Heroes Reborn: Tim Kring Reveals Series' Origins and Future

For Tim Kring, Heroes Reborn isn't so much a rebirth as it is a resuscitation the beloved NBC superhero series.

Kring, who created the Heroes franchise and executive produced it through all four original seasons, was on the cusp of a major turning point just before NBC pulled the plug. But those stories didn't die with Heroes' initial run, they just went into hibernation in the back of Kring's brain. So when Heroes Reborn was finally greenlit and Kring the nugget of an idea off of ice, he didn't want to pretend that five years hadn't passed since Heroes and Heroes Reborn. Heroes Reborn, for all intents and purposes, should have the feeling of Heroes season nine, with those five extra season just put on the fast track.

During San Diego Comic Con International, Kring spoke to reporters about how Heroes Reborn furthers the story he always wanted to tell, what it was like getting the show's old cast back together, and how Heroes could continue after Heroes Reborn.


What was the initial idea that made you want to revisit the world of Heroes with Heroes Reborn?

Well, I haven't made it a secret that I always thought there was more story to tell. We did leave leave at a time and plot point—probably the biggest plot point in the series—was our final minute in the series when Hayden Painter outs the idea that people with powers existed. So the world finally knew that people with powers existed, and then we ended the show. It felt like the nuggets of the idea was built tin to that moment. We had to come back and address that the world knows about people with powers. Had we come back for fifth season, we probably would have told a story about how the world feels about them, and slowly against them. But since we decided to reopen the world five years from that moment—the same amount of time the audience has been away from that moment—we went right to the place where there's paranoia and persecution. So a lot of of the story was dictated by what we left cliffhanging for the audience.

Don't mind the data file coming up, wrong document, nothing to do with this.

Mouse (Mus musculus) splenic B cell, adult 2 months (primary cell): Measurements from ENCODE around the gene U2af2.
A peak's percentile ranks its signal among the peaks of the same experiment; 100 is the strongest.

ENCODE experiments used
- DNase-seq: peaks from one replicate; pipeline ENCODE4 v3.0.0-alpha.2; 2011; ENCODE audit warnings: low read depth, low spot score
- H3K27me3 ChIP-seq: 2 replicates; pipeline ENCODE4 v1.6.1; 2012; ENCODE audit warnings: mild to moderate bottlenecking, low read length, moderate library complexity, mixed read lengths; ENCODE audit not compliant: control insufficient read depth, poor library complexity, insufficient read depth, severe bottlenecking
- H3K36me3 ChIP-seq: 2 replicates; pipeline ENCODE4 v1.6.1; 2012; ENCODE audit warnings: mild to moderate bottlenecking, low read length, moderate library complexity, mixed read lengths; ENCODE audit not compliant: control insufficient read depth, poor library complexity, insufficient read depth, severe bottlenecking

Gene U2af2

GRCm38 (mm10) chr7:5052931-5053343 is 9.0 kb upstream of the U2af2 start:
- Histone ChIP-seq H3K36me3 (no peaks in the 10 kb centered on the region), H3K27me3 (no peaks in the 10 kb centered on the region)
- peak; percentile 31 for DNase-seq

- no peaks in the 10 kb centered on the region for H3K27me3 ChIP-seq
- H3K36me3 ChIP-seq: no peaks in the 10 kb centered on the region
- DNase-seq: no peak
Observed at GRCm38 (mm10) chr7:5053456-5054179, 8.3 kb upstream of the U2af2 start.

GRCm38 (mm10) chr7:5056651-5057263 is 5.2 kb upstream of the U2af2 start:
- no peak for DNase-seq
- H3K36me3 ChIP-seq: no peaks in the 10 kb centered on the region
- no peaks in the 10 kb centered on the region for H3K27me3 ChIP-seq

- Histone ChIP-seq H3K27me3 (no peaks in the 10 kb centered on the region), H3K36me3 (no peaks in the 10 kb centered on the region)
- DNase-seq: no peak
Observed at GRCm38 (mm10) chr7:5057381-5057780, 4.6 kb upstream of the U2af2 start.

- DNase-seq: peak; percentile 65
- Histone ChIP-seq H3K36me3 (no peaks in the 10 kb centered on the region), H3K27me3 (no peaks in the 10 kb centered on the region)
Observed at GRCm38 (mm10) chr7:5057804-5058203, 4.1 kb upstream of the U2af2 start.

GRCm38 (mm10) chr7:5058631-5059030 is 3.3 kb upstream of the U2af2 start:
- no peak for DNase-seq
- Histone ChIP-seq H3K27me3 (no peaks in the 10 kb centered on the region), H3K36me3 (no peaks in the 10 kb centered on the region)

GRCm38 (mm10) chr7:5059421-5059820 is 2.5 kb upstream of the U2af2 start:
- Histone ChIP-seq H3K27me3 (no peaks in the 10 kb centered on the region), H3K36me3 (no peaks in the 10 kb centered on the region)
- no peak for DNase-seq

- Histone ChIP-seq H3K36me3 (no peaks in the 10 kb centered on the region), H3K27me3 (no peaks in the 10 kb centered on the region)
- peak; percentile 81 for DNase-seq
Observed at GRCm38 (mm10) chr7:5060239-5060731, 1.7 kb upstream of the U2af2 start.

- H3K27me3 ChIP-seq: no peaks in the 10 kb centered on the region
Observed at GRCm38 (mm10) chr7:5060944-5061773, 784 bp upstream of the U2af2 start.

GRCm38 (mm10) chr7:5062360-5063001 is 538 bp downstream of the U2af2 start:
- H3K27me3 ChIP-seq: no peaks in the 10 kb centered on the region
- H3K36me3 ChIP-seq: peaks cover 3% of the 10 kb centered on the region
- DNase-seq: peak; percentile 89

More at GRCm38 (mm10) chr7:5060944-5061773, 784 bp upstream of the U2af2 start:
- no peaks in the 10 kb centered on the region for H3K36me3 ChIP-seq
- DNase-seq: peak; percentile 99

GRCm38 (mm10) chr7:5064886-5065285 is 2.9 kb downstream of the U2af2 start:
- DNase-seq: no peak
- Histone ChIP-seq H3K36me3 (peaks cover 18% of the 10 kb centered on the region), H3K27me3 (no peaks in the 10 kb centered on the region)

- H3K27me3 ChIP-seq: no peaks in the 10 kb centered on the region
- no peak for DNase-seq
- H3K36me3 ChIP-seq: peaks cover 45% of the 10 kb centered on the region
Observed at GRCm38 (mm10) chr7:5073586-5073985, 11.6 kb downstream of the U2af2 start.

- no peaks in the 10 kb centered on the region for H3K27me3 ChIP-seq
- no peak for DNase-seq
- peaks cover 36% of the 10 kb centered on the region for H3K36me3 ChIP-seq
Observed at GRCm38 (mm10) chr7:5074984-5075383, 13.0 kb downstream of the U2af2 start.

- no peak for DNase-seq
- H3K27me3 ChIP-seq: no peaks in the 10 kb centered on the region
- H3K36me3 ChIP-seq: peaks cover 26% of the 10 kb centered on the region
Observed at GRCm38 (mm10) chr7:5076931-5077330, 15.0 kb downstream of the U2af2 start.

Had Heroes continued on for these past five years, do you think the show would have ultimately led towards where the story is now?
Yeah. What you just said was a big part of our discussion in the first week in the writer's room. We asked, "what is the continuum that would lead the story fives years, from season four's finale to now?" We tried to stay as true to that natural progression as possible, so the audience felt the show's original DNA. Yes, there's going to be the missing years, but half the fun now is getting to go and fill them in with flashbacks.

How did you go about selecting the returning characters? Did you write the story first then reach out to the cast, or see who was available first?
For some of the characters, like Masi Oka and Jack Coleman's character,I knew from the very beginning that I wanted them. I wanted Jack Coleman's character because I knew he was the one had thriller elements to him. I wanted Heroes Reborn to feel like a thriller, and Coleman's HRG character totally delivers that feeling. He's the man who's trying to figure stuff out in a world filled with mistrust. Then we knew we were going to deal with the idea of bending time, so we needed Hiro to do that. And as we went along and wrote the stories, we realized how great it would be to have returning characters, like Greg Grunberg. So that's actually how it with each character. As soon as the idea for an actor came up in the writer's room, I reached out to that actor.

What's it like re-uninting with the veteran cast members?
After all of these years, we've established such a shorthand. It's one thing in theory, but then when they actually arrived on the set and fell back into place, I was like "oh my god, this is amazing!" Five years just disappeared. It was one of the greatest experiences of my life.

So you have 13 episodes set for this story. But, if things go well on the ratings side and NBC wants more Heroes, do you have more stories already percolating?
The beautiful thing about the Heroes premise is that there's an indeterminate number of people out there popping up and developing powers. Couple that with the idea that the world always needs saving, and it means that Heroes is a very malleable concept with an elastic premise. We haven't given any thought to what happens after episode 13. This is a self-contained story And if we're invited back by the audience, I believe that we can find more story to tell.

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Heroes Reborn premiers on September 24 on NBC.